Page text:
Monday, December 1, 2008
The Year Of The Two Presidents
Barack Obama doubtless will make a lot of history before he's through, but he's already invented a new position: President-elect.
I don't remember Bush or Clinton being referred to that way. They were "Governor Bush" and "Governor Clinton" right up to Inauguration Day.
But now all of us, including the TV news anchors, are saying "President-elect Obama," except when we forget and call him "President Obama" and have to correct ourselves.
What we have is a situation unprecedented in American history: two presidents at the same time. One has all the power but no authority. The other has all the authority but no power.
So without any control of the purse strings or power over the institutions of government, Obama is doing the best he can with the only tool he has: the bully pulpit.
He's announcing his cabinet appointments weeks ahead of the usual schedule and giving us daily pep talks. Basically, he's saying, "Hang on, the cavalry is coming."
It's not much, but it's all he can do until Jan. 20.
Meanwhile, his former opponent, John McCain, is getting trashed by his own party before the body is even cold.
Last week I got an email from an online store called GOP Shoppe, which is affiliated with the Republican National Committee. It's selling two campaign buttons. One says, "Sarah '12 - We got part of it right." The other says, "Don't blame me. I voted for Romney."
Cold, huh? Whatever you think of McCain, he was clearly the best candidate the Republicans had, despite all that Bill Ayers and Joe the Plumber nonsense.
He's a better man than the campaign he ran, and I hope he turns his defeat into a springboard for the next, and best, stage of his career, just as Teddy Kennedy did after he lost the Democratic nomination to Jimmy Carter in 1980.
Forced to finally abandon his presidential ambitions, Kennedy went back to Capitol Hill and reinvented himself as one of the most effective senators in history, often making common cause with conservative Republicans like Orrin Hatch to pass bipartisan legislation.
McCain would do well to ponder the parallel careers of Al Gore and George W. Bush since 2000. Which one do you think is the happier man today?
By the way, I got a lot of phone calls and e-mails after I called Obama "the first post-Boomer president."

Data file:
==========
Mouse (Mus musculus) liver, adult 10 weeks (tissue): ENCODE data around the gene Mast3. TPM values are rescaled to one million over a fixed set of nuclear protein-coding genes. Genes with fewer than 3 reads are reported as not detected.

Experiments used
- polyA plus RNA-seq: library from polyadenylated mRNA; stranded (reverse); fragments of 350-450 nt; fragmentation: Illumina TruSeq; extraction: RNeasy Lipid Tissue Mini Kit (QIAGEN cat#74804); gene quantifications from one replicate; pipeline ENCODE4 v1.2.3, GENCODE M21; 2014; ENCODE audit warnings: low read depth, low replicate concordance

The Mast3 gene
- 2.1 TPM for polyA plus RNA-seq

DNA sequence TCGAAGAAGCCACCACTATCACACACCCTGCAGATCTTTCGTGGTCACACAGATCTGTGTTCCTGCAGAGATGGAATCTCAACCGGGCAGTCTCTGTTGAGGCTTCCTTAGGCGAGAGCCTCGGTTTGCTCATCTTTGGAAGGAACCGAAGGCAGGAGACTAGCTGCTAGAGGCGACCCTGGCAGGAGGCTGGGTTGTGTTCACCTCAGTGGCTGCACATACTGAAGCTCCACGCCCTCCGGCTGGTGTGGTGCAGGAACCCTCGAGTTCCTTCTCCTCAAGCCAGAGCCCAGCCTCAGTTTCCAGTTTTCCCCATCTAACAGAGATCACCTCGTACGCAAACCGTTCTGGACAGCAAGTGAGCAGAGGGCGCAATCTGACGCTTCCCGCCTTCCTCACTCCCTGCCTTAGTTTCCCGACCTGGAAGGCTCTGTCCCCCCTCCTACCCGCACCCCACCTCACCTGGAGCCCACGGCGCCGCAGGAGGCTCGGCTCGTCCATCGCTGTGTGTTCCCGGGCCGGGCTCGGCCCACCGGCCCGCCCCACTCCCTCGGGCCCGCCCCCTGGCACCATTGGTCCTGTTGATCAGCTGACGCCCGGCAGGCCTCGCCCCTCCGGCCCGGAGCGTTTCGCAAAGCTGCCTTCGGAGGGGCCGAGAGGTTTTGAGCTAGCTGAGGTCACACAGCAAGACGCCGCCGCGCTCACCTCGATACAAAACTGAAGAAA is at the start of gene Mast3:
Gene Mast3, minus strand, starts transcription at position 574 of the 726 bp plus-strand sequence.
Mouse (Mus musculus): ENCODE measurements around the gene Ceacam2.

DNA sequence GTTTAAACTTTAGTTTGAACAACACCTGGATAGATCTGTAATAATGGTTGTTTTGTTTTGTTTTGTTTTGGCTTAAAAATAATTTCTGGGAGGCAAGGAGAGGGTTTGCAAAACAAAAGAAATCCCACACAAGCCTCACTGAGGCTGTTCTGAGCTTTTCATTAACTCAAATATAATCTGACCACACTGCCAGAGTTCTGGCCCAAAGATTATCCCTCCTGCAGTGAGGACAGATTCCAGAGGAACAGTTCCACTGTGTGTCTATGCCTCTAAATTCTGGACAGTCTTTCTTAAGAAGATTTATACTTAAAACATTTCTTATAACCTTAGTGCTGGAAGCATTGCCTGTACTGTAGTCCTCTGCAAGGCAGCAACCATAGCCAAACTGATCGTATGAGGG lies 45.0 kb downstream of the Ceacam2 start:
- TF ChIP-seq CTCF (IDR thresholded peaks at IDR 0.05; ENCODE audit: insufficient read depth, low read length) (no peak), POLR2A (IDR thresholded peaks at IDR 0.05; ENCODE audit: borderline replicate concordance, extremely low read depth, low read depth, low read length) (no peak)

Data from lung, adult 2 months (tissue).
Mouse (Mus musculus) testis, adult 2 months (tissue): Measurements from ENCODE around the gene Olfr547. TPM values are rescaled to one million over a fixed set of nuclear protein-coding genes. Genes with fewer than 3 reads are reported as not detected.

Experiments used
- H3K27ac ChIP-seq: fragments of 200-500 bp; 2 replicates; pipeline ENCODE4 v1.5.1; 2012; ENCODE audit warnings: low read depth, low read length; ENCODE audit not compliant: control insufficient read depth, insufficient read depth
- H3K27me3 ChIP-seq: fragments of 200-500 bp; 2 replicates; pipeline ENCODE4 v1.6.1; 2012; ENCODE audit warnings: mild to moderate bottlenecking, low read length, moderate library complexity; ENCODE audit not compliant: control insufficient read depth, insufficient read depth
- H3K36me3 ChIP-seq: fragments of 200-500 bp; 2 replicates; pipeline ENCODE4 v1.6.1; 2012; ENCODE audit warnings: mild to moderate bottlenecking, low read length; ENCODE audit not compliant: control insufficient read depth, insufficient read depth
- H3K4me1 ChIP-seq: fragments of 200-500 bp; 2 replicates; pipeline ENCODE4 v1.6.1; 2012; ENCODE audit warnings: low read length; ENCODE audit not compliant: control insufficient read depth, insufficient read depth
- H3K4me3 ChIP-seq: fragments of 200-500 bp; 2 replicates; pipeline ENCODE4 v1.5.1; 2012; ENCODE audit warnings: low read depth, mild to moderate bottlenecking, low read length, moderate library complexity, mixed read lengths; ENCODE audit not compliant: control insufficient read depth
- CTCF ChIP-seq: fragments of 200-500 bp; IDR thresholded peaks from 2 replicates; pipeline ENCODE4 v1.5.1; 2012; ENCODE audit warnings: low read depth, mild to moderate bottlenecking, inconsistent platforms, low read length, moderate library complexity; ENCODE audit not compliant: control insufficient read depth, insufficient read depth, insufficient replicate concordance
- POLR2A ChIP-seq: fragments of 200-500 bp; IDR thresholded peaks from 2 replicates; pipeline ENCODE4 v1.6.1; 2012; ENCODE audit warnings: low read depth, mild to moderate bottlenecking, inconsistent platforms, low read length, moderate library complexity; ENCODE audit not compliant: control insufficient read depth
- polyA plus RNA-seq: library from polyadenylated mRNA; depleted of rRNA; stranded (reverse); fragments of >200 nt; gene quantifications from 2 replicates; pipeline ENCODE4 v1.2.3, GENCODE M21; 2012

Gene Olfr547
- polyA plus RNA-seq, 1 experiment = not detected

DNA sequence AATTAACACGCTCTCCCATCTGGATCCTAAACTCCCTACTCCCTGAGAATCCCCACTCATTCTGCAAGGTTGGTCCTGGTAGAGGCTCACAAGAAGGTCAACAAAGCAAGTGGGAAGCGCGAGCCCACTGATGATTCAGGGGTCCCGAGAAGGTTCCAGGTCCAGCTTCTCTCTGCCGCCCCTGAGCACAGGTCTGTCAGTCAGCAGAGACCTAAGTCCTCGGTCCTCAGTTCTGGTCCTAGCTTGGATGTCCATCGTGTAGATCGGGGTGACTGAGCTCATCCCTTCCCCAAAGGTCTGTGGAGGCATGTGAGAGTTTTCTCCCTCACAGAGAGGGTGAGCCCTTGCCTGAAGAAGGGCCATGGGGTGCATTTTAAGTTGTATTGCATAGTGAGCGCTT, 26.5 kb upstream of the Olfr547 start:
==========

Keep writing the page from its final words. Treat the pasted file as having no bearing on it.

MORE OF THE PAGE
Most agreed with Sheree Styrlund of Concord, who wrote, "Technically speaking, President-elect Obama IS a baby boomer (1946-1964) - although, I have to admit, being born in 1963 I think of it more as my parents' generation (1940 & '42) than my own."
Exactly. The conventional way to measure a generation is to count birth rates. Hence, the "Baby Boom" generation, which, according to this point of view, started in 1946 after all those G.I.s came back from World War II and started making babies.
But, as Neil Howe and the late Bill Strauss wrote in their groundbreaking book, "Generations," there's a better measure: Generational consciousness.
Like Ms. Styrlund's parents, I was born before 1946. (In my case, 1945.) And there's no way I feel like a member of the buttoned-down Silent Generation. I'm a Boomer through and through.
Similarly, if you ask someone who was born in 1961 (like Obama) or 1963 (like Ms. Styrlund) if they feel like a Boomer, they'll say, as any good Gen-Xer would, "Get real, man!"
So here's my definition of a Boomer: You have to be old enough to remember President Kennedy's death, but not old enough to remember President Roosevelt's.
As for today's younger generation, the Millennials, my admiration for them knows no bounds. Some people compare them to us Boomers, in that we were both concerned with public affairs. But I think that comparison is superficial.
Both generations confronted an intransigent power structure. Our response was to freak out. Theirs was to seize control of the government.
Way to go, kids!